5. Dry your hands using a clean towel or air dry them.

Our own Nurse Cheryl demonstrates these techniques in the video below:

To see what PACE services we provide to safely keeping seniors living in their homes and communities, click here.

WelbeHealth Expands PACE into Long Beach and Fresno

WelbeHealth, operator of PACE programs across California, announced the enrollment of its first participants at LA Coast PACE in Long Beach and the upcoming launch of its fourth program, Sequoia PACE, in Fresno. The company has rapidly shifted to a remote home care model to serve seniors safely during the Covid-19 pandemic and continues to enroll new participants in its service areas across California.

PACE (Program of All-Inclusive Care for the Elderly) is a longstanding Medicare and Medicaid program that provides comprehensive medical and social services enabling older adults to live in the community instead of a nursing home or other care facility. The program has a long track record of positive outcomes, including longer life expectancy (by more than one year), improved quality of life, reduced rates of depression and dementia, and enhanced personal empowerment for seniors. PACE services are available at no cost to most participants as part of their Medicare and Medi-Cal benefits.

“In our HomePACE model of remote care, we help seniors stay healthy and thriving while avoiding nursing facilities, which have tragically become hotbeds for the spread of coronavirus,” said Si France, MD, Founder and CEO of WelbeHealth. “We’re excited to expand our all-inclusive model of care into the greater Long Beach and Fresno regions to serve more vulnerable seniors when they need it most.”

LA Coast PACE’s first participants will enroll with the program on June 1, receiving comprehensive home-based medical care, dental care, physical and occupational therapy, and personal care such as assistance with bathing and meals. The program serves nursing home-eligible seniors across the South Bay and Westside region, including in Long Beach, Artesia, Cerritos, Carson, Torrance, Redondo Beach, Hermosa Beach, Manhattan Beach, El Segundo, Culver City, and other nearby communities.

Sequoia PACE, WelbeHealth’s fourth PACE program, will open later this year to serve seniors in Fresno, Kings, Madera, and Tulare Counties, including in Fresno, Clovis, Madera, Hanford, Tulare, and surrounding cities.

“There has never been a stronger imperative to keep frail seniors living more independently in their homes and communities,” said Sophia Guel-Valenzuela, Regional Vice President & Executive Director of LA Coast PACE. “We’re eager to help more seniors reach their full potential and live with confidence, purpose, and joy.”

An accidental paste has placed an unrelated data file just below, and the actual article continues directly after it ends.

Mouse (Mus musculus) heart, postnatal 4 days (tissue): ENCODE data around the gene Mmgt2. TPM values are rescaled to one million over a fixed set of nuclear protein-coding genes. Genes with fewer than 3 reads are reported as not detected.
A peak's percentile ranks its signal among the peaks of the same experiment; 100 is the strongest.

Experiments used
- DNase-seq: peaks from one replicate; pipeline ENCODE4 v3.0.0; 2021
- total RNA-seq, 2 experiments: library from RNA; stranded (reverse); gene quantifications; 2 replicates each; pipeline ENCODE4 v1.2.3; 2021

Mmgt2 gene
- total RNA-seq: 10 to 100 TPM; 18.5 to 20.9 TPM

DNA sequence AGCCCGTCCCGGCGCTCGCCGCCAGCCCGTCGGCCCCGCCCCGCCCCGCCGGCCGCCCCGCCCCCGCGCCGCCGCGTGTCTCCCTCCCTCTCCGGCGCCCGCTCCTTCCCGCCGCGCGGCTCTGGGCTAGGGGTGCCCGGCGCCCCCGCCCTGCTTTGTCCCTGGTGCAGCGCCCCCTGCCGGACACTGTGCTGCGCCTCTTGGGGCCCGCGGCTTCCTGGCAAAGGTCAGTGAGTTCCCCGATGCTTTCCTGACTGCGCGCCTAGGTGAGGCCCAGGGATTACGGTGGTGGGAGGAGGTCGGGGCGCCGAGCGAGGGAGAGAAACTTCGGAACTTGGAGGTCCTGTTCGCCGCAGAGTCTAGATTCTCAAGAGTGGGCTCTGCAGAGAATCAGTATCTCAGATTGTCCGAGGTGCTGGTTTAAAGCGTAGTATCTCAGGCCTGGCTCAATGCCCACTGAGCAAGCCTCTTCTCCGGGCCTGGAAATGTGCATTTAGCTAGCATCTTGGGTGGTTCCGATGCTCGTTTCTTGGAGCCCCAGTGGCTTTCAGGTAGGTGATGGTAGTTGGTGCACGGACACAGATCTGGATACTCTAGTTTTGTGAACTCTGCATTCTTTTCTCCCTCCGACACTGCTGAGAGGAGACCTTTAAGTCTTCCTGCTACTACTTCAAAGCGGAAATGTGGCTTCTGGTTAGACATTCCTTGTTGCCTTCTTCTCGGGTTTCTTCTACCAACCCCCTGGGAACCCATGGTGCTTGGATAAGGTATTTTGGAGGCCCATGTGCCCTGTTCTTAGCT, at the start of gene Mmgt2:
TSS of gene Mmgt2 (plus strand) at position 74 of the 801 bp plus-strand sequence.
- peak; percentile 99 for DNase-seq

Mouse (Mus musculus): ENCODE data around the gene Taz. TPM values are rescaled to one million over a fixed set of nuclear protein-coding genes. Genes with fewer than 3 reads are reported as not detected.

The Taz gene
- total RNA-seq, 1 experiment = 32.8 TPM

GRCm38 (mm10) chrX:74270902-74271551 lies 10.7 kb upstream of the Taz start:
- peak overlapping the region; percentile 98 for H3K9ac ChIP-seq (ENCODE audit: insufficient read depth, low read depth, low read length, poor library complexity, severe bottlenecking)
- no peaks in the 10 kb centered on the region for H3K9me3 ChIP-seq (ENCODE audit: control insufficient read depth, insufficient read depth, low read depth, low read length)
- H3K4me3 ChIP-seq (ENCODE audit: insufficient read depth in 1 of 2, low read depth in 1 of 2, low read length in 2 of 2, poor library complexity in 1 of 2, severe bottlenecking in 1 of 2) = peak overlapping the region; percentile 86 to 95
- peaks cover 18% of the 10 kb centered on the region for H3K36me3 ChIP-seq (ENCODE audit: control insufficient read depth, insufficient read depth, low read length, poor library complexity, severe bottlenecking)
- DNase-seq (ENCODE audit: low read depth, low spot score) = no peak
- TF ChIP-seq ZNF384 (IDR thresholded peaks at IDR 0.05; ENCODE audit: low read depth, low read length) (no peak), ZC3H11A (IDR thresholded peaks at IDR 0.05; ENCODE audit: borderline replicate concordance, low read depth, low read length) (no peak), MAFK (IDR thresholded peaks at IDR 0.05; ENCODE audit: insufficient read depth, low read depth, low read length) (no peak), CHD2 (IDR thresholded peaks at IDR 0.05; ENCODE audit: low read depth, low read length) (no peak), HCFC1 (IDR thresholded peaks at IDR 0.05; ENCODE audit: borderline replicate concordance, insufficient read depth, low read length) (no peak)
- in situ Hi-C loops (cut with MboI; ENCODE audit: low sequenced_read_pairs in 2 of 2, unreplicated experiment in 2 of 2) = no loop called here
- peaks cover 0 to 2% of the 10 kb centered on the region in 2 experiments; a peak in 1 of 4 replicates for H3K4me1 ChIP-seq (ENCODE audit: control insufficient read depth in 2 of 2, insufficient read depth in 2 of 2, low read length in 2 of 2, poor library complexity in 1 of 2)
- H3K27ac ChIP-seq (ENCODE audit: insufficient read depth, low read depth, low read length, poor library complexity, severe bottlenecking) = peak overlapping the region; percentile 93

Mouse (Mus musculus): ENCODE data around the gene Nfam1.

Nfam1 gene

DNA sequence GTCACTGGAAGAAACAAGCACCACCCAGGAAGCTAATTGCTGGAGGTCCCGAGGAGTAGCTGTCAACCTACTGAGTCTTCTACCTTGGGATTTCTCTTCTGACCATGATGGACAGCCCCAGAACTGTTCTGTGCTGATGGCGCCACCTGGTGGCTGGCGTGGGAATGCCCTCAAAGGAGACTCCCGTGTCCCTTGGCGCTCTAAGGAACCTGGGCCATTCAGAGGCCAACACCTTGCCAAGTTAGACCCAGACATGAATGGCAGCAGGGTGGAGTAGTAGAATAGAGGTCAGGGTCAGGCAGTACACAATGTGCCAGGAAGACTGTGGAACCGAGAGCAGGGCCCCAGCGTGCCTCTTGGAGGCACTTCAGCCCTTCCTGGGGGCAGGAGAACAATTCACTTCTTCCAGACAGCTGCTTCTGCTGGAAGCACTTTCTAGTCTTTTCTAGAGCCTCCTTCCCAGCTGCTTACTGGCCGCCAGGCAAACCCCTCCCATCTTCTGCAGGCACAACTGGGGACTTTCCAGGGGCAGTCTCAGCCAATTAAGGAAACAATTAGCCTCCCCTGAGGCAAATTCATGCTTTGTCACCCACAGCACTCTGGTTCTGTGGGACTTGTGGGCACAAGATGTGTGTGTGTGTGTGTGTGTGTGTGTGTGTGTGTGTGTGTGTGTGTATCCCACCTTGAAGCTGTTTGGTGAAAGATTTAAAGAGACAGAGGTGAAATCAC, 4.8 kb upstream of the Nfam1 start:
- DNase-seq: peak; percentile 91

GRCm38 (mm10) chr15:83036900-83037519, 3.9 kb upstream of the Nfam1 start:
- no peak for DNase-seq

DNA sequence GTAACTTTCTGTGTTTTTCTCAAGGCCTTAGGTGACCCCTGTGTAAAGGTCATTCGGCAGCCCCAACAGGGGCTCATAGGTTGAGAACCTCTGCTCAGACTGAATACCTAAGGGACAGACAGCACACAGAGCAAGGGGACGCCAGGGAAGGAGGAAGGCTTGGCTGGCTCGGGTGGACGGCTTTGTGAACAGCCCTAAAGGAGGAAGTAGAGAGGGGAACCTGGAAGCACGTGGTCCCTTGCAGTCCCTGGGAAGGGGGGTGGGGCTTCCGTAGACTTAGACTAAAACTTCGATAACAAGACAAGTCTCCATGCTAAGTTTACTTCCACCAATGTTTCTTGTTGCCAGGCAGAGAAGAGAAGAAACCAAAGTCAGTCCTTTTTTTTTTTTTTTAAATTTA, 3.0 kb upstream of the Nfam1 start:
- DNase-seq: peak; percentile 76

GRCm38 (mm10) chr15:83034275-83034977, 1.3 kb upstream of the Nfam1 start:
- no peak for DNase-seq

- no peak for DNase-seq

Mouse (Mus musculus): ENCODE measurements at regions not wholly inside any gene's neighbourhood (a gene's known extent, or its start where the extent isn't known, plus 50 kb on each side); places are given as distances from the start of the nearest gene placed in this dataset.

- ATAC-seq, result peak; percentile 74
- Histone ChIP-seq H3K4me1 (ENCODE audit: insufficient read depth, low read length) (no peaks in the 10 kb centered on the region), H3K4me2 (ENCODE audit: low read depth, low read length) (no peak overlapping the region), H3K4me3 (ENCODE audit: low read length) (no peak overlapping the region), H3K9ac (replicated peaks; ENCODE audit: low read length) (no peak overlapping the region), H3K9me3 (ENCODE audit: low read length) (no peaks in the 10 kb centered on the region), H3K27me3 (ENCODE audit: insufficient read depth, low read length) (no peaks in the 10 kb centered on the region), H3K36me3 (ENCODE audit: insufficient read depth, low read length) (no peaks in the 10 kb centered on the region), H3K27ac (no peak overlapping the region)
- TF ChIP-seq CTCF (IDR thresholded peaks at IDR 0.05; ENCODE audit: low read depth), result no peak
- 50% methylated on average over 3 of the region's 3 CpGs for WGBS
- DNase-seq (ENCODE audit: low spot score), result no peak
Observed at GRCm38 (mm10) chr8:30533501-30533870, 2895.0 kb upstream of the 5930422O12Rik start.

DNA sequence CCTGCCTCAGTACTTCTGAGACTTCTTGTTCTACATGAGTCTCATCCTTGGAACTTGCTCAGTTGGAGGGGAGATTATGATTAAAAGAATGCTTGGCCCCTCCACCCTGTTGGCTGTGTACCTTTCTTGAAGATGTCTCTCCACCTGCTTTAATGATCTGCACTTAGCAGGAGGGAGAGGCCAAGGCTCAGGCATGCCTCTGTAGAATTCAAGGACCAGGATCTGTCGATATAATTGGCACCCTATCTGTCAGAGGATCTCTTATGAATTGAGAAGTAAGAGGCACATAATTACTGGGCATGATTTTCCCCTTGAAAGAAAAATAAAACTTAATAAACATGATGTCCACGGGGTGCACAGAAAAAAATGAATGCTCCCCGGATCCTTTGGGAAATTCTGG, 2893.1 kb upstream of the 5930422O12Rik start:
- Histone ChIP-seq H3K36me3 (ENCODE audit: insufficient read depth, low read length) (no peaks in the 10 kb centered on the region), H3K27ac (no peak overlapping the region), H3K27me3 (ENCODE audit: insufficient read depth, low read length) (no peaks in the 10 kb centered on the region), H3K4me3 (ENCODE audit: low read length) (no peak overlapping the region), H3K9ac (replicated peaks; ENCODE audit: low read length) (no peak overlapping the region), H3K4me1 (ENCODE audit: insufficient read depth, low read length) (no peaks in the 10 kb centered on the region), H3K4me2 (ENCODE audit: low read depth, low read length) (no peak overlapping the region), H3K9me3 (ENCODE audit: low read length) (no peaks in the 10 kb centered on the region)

WelbeHealth has rapidly adapted to serve seniors during the Covid-19 pandemic, shifting to a remote home-based model to continue providing care while enabling participants to stay physically distanced to reduce the spread of the virus. The company’s PACE programs provide 4G LTE “WelbeLink” tablets to each senior, enabling regular video communications to manage medical and social needs. When in-person care is required, it’s performed by a single caregiver in the home whenever possible. The programs have even continued many of their usual games and recreational activities remotely, combatting the dangerous social isolation affecting many seniors today.

Older adults and people with underlying medical conditions are at particularly high risk during the coronavirus pandemic, underscoring the benefits of a home-based care model. According to the National PACE Association, the average PACE participant in the U.S. is 77 years old with 8 medical conditions, many of which are chronic conditions such as diabetes, dementia, coronary artery disease, and cerebrovascular disease. PACE serves as an alternative to nursing homes as reports emerge that nearly 40 percent of California’s coronavirus deaths have occurred in the facilities.

In addition to LA Coast PACE and Sequoia PACE, WelbeHealth also operates Stockton PACE in the Stockton-Modesto region and Pacific PACE, which serves Pasadena, Glendale, Burbank, North Hollywood, and surrounding areas. The company continues to hire new team members at each of its programs across clinical and home health roles to meet community health needs.

For more about the seniorcare services that our PACE program provides, click here.